Spence sought to close the show in the twelfth but it wasn’t meant to be. Porter never stopped returning fire. It was enough to earn him a 115-112 score on the card of Larry Hazzard Jr. Ray Danseco had it 116-111 and Steve Weisfeld 116-111, both for Spence, the new unified world welterweight champion.

After twelve hellacious rounds, the two combatants embraced.

“He’s a strong kid. We both came in to do the job,” said Porter. "I think I had a little more than what he expected, but he handled it. Congratulations to him and his team. We’re proud of what we did. I think that knockdown was the difference. I couldn’t come back to the corner with my head down after that.”

“Shawn Porter is a rough and awkward fighter,” Spence admitted. “I didn’t get off what I wanted to. He’s a true champion. He made it tough.

“It feels good to win. This is a lifetime dream. It shows hard work pays off. Thanks Shawn Porter, my whole team and all my Texas people for coming out.”

Along with those Texas people, former two-division world champion Danny Garcia also came out—and confronted Spence in the ring, calling for a bout in 2020.

“My how the tables have turned,” Spence responded. “I’ve told my team, you line them up, I’ll knock them down.”

Whether that occurs or not, remains to be seen. But for now, one man stands atop the welterweight division, proving that he is indeed, “The Truth.”

Benavidez stops Dirrell in nine, reclaims super middleweight title

A new era has arrived in the super middleweight division. It began in January, when Caleb Plant won the the IBF 168-pound belt with a thrilling decision win over Jose Uzcategui.

And now David Benavidez, the 22-year-old phenom from Phoenix, Arizona is world champion once more.

Benavidez (22-0, 19 KOs) slowly broke down veteran Anthony Dirrell (33-2-1, 24 KOs), opening a bad cut over his eye with a right hand in the sixth, and putting him away with a series of combinations in the ninth. Official time was 1:39.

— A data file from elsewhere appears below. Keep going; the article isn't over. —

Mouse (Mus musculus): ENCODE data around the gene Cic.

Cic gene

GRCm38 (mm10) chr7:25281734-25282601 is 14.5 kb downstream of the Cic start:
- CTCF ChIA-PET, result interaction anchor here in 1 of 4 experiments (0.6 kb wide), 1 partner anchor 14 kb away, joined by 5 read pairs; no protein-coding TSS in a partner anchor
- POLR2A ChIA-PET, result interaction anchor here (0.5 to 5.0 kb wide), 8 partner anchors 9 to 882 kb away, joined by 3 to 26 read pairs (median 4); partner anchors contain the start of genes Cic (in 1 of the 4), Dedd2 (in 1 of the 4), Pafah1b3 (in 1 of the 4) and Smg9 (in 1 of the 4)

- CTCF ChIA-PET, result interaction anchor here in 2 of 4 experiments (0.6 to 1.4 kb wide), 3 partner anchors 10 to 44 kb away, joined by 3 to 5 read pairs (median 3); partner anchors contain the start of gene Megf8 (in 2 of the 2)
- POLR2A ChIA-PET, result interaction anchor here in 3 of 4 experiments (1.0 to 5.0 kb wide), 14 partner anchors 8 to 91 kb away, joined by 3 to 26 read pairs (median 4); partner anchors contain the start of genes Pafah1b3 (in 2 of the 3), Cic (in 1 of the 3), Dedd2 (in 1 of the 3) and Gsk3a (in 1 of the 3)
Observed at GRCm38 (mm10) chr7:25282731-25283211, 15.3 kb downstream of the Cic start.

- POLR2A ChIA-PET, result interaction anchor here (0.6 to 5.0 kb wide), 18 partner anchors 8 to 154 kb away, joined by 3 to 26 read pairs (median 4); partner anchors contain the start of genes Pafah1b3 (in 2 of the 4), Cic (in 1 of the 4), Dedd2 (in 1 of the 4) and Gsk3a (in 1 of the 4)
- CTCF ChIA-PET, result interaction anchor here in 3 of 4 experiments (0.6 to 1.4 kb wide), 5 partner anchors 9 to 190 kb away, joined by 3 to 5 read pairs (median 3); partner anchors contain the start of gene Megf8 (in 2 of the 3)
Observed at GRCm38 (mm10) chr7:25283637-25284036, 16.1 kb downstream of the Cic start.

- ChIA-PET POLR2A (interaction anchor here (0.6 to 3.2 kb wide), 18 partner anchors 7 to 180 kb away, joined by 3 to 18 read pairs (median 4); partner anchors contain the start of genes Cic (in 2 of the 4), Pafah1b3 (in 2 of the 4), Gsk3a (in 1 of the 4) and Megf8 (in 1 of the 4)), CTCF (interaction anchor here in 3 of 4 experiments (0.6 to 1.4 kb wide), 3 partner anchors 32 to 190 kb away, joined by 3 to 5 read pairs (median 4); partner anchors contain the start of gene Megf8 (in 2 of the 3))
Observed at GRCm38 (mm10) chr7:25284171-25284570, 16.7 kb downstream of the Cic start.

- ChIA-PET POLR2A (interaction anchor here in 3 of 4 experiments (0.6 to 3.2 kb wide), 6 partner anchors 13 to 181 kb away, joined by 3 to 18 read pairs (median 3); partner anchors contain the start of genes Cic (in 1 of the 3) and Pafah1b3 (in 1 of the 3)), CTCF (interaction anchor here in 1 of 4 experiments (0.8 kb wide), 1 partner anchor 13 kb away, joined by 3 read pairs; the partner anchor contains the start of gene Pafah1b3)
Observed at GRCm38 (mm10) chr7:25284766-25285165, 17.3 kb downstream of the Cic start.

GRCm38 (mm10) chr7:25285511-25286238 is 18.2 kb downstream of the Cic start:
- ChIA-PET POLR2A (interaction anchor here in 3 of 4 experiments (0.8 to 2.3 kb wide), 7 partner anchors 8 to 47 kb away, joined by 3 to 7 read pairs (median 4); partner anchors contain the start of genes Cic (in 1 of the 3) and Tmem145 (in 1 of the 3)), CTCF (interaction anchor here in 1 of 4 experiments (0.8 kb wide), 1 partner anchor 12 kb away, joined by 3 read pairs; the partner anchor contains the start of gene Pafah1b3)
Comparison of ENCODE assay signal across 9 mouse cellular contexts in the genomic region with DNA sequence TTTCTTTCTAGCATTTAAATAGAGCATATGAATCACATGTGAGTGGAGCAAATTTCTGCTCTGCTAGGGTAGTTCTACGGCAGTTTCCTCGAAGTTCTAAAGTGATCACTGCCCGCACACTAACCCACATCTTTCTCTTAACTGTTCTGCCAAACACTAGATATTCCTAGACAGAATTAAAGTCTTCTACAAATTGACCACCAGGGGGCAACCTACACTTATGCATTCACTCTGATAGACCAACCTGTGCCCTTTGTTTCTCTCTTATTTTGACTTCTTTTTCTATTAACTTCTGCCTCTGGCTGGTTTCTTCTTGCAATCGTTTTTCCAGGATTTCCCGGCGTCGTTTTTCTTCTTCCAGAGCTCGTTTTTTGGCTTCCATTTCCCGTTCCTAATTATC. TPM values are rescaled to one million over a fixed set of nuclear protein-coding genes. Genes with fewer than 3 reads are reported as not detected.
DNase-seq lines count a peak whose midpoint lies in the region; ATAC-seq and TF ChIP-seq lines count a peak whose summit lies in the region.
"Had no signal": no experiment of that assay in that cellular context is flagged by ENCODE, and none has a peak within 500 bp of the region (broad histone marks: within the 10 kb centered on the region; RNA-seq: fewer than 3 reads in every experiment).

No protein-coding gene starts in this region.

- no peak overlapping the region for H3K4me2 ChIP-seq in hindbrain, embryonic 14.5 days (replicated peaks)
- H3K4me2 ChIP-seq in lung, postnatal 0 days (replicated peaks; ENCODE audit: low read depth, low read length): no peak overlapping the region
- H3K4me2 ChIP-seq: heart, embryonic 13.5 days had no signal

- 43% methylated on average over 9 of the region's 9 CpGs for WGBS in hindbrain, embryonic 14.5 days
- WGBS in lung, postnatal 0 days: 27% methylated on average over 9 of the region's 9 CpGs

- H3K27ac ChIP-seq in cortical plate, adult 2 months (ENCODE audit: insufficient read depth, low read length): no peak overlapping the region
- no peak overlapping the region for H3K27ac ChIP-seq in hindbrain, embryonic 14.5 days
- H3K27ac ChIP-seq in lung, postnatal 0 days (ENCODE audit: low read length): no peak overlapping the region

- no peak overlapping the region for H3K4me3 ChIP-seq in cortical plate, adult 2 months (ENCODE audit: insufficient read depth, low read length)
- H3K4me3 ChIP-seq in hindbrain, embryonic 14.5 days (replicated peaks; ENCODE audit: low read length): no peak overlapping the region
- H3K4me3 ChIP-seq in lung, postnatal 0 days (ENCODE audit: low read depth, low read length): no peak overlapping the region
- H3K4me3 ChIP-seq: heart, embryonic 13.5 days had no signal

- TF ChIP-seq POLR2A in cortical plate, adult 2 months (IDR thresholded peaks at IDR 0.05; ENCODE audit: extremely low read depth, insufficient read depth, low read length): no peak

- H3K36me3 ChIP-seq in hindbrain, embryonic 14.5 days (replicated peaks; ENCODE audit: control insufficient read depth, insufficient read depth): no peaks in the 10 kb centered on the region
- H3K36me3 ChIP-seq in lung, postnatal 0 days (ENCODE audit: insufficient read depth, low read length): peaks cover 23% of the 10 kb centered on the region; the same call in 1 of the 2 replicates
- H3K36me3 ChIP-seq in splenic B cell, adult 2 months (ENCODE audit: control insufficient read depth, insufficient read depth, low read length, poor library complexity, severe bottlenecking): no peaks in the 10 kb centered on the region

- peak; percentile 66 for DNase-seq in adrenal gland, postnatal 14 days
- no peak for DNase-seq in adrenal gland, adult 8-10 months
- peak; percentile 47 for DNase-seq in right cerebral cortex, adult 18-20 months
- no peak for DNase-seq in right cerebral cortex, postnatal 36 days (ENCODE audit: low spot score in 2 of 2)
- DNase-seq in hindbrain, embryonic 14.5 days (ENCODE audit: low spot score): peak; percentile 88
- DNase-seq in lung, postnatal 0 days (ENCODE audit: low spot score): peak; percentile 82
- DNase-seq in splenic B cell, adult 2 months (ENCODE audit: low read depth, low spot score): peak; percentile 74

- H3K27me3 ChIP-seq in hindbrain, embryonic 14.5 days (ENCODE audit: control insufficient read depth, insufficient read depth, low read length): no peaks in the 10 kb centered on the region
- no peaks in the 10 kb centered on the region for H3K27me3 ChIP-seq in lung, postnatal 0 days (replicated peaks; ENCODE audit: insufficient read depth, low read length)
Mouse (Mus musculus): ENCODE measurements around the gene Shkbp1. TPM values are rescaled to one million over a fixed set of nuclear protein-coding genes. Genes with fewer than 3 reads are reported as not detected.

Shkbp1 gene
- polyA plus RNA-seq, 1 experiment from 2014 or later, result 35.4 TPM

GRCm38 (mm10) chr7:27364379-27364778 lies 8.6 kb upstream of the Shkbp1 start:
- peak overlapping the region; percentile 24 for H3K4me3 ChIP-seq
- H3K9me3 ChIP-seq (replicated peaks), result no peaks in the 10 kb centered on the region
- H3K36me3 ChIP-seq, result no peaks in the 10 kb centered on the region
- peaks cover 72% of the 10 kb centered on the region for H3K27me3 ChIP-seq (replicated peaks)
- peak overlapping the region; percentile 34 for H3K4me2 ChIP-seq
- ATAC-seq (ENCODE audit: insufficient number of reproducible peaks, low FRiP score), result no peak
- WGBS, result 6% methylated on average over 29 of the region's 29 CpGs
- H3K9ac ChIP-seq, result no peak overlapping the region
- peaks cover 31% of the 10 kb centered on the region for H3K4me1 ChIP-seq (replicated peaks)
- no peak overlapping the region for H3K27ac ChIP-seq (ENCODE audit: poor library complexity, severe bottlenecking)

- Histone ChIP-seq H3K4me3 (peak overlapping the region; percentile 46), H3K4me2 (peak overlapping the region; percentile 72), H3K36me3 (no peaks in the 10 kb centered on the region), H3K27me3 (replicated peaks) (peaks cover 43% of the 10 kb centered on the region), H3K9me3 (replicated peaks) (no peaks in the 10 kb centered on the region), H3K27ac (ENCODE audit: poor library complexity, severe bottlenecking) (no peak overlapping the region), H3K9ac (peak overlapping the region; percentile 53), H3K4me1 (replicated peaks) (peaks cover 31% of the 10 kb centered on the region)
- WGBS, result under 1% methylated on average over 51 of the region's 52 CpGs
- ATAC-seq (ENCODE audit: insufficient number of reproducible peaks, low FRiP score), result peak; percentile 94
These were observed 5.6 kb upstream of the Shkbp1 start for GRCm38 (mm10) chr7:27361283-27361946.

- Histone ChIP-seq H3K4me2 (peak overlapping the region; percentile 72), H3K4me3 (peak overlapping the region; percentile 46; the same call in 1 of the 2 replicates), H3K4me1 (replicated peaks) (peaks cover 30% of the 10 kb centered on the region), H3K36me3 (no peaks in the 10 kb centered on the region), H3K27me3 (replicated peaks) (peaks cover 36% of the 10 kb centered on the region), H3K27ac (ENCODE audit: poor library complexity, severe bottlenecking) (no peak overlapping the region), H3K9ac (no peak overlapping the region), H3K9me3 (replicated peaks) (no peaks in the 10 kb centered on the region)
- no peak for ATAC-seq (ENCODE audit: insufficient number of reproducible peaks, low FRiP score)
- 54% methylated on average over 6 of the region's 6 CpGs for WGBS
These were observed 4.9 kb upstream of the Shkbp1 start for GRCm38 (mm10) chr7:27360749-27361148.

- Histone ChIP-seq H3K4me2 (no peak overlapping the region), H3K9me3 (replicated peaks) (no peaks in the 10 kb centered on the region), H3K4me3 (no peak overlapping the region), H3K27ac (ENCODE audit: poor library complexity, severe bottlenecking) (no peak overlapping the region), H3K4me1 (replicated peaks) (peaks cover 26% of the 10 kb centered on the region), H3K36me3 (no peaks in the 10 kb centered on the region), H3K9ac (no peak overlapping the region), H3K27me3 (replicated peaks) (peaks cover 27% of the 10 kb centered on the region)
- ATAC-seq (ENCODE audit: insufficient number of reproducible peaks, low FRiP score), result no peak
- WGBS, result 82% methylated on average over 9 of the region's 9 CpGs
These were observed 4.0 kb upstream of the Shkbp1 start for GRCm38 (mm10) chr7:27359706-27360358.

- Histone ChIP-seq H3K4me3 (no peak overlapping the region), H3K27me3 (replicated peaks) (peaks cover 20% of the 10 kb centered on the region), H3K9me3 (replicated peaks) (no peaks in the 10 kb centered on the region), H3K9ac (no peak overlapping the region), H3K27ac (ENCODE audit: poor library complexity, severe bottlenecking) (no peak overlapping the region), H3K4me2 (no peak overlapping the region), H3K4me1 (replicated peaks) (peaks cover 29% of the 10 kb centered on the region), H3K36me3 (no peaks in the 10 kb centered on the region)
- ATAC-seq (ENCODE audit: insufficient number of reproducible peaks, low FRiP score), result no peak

Afterward, the new champion sank to his knees in jubilation.

"There are so many emotions coming at me at once,” said Benavidez. “We put so much hard work into this training camp. We left home and were away from everything. But I had the dream to become the youngest two-time super middleweight world champion and I made my dreams come true.”

Indeed, the sky is the limit for the 22-year-old champion. In the early going, Dirrell boxed well, stabbing Benavidez’s midsection with the jab and letting off the occasional flurry.

Benavidez calmly walked him down, maneuvering him to the ropes and firing off his own combinations. The steady pressure paid off in the fifth, when a right to the body followed by one to the head momentarily stunned Dirrell.

Another right in the sixth opened a huge gash over Dirrell’s right eye. The Flint, Michigan product did his best to fight Benavidez off but could only do so for so long. Benavidez worked him over in the following rounds, until he finally finished the job in the ninth.

“I felt it when the punch opened up the cut,” said Dirrell. “Much respect to the champion. He fought his ass off. I could have kept going. I was still ready to fight. I didn’t go down and I didn’t quit. I could have kept going. He’s the true champion. In the whole lead up to the fight and with all the press, he was a champion.”